Most of the articles I saw were that David Wright should have been MVP. I know that is who I would have selected. He hit great and he won a Gold Glove – he isn’t the best fielding third baseman, because Pedro Feliz and Scott Rolen were in the league. Nonetheless he outhits those guys, and with a decent glove, should be considered an MVP candidate for the next, oh, ten years.
Third Base OPD leaders
First Last Team XRA+ DRS OPD David Wright NYM 52.1 0.9 53.1 Chipper Jones ATL 45.1 7.1 52.3 Miguel Cabrera FLA 44.2 -18.7 25.4 Aramis Ramirez CHC 17.8 1.5 19.3 Ryan Braun MIL 30.5 -14.9 15.6
Rub your eyes and look again. There is Chipper Jones right on Wright’s heels, and both are way out in front of Pujols/Beltran. Wright is the best hitting third baseman, and his Gold Glove looks a little shaky, but I can tell you, he had much better numbers defensively before the last two weeks of the season. Miguel Cabrera is a good hitter, but that defense was atrocious. Ryan Braun was almost as bad, but was spared that embarrassment by not playing the entire season.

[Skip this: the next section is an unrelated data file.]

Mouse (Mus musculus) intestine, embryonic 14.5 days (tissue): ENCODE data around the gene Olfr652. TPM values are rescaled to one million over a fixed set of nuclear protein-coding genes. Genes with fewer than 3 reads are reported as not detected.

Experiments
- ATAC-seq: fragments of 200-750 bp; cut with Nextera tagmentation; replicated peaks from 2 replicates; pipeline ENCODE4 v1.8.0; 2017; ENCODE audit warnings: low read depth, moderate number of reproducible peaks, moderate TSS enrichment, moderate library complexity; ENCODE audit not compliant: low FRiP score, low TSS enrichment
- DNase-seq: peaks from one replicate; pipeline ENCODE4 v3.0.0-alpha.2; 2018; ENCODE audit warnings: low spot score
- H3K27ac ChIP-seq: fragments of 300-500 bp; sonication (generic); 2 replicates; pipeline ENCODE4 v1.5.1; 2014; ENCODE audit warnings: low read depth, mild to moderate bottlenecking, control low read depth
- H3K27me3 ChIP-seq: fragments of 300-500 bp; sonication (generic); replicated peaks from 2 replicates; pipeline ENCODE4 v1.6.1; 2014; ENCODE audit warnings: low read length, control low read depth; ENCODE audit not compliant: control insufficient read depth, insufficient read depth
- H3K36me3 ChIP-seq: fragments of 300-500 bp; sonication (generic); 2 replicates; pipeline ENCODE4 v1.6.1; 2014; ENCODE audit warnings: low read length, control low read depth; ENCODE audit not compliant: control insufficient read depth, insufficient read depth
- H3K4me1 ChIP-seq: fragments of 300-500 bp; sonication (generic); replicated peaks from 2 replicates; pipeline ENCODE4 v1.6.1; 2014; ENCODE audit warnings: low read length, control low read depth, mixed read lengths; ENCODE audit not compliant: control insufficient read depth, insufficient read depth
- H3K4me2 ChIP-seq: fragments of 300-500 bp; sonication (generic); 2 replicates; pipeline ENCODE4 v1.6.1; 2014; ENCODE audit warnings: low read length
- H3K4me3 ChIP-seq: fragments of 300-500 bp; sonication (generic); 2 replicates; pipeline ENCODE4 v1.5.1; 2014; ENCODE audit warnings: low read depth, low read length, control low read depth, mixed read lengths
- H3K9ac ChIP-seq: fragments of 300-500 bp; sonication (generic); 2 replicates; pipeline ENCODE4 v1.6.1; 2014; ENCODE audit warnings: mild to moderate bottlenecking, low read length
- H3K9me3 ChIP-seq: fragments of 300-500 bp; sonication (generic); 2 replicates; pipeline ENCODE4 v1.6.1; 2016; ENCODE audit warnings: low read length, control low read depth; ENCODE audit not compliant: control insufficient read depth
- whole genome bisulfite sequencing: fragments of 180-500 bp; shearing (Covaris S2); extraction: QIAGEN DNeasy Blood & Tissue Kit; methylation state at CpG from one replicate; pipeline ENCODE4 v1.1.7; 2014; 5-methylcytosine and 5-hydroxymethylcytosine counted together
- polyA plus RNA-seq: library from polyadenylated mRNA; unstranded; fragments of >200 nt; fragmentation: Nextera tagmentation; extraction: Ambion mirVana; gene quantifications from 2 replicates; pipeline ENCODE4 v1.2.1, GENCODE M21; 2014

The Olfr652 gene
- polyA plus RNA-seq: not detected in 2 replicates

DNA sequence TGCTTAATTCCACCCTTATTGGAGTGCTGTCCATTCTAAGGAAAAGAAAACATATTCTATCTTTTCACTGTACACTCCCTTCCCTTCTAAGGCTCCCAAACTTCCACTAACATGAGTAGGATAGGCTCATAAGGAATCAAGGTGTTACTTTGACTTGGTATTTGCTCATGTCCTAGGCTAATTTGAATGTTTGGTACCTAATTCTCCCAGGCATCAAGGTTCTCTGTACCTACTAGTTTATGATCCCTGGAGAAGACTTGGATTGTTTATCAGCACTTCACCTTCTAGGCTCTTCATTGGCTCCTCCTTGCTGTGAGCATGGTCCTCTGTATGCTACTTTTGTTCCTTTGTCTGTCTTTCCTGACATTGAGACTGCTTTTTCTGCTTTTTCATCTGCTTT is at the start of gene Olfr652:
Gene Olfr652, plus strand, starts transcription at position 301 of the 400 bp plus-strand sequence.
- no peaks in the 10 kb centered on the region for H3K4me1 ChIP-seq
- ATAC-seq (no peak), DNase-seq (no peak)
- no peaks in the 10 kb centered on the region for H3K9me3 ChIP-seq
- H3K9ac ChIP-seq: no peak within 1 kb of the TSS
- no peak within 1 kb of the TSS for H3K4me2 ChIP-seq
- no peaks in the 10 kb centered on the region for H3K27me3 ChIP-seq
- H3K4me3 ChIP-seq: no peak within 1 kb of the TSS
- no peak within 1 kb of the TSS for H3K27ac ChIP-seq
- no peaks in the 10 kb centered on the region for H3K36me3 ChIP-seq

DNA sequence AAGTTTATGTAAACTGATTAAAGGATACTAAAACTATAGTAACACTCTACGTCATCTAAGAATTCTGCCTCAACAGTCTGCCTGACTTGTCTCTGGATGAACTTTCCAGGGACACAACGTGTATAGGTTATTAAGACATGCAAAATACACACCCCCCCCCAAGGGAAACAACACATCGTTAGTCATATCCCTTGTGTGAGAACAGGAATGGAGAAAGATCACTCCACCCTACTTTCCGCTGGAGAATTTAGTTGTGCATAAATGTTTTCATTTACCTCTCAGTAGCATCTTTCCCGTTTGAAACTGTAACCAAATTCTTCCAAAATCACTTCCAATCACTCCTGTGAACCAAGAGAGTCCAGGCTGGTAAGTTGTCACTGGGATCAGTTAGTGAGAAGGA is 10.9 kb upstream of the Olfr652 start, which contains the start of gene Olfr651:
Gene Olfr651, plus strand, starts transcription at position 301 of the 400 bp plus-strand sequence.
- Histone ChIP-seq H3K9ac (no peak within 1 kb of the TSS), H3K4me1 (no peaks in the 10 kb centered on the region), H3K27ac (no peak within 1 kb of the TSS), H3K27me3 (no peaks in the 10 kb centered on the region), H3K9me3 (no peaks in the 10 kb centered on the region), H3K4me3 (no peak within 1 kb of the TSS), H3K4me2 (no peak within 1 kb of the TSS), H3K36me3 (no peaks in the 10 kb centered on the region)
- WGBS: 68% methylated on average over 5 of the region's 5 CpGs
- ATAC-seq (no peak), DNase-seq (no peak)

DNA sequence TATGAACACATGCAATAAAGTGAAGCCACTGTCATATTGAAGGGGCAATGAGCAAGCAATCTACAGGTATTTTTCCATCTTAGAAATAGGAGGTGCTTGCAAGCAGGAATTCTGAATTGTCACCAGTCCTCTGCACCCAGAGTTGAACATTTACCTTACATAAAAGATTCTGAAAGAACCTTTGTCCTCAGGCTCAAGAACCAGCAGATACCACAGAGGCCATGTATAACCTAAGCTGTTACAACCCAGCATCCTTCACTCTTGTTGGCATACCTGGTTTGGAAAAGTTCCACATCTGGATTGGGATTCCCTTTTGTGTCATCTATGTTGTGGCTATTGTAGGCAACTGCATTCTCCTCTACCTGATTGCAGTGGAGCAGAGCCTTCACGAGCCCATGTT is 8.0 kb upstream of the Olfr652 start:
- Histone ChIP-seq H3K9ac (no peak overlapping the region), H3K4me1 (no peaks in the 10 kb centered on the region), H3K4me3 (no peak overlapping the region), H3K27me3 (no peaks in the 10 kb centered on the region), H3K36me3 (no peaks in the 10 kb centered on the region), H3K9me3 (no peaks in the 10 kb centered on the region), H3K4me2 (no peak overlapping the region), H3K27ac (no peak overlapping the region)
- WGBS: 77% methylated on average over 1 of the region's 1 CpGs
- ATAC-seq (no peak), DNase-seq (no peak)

So there you have it – David Wright..what’s that? What about second basemen?
First Last Team XRA+ DRS OPD Chase Utley PHI 43.1 21.4 64.4 Jeff Kent LAD 19.6 -2.3 17.3 Kelly Johnson ATL 20.1 -5.0 15.1 Kazuo Matsui COL 0.4 13.0 13.4
Goodness. Chase Utley is the best hitting second baseman by twenty runs and the best fielding second baseman by about eight runs. He’s the best second baseman by a staggering 47 runs. Utley is better than the next best at his position than all but two other players are above *average* at their given positions. Utley is just a great player, and nearly everyone is missing it. He was also a MVP candidate in 2006, but no one knew it then either. I expect him to be one in 2008. Utley also outpaced the two third basemen by more than ten runs.
The top ten OPD leaders for 2007
First Last Team XRA+ DRS OPD Chase Utley PHI 43.1 21.4 64.4 David Wright NYM 52.1 0.9 53.1 Chipper Jones ATL 45.1 7.1 52.3 Albert Pujols STL 32.4 12.1 44.6 Carlos Beltran NYM 33.0 11.1 44.1 Russell Martin LAD 31.7 6.2 37.9 Matt Holliday COL 24.6 13.2 37.8 Hanley Ramirez FLA 53.7 -16.4 37.3 Jose Reyes NYM 18.1 14.4 32.4 Prince Fielder MIL 38.3 -7.7 30.6
The real MVP of the 2007 season was a Phillie – Chase Utley. Can Utley chase down the MVP in 2008?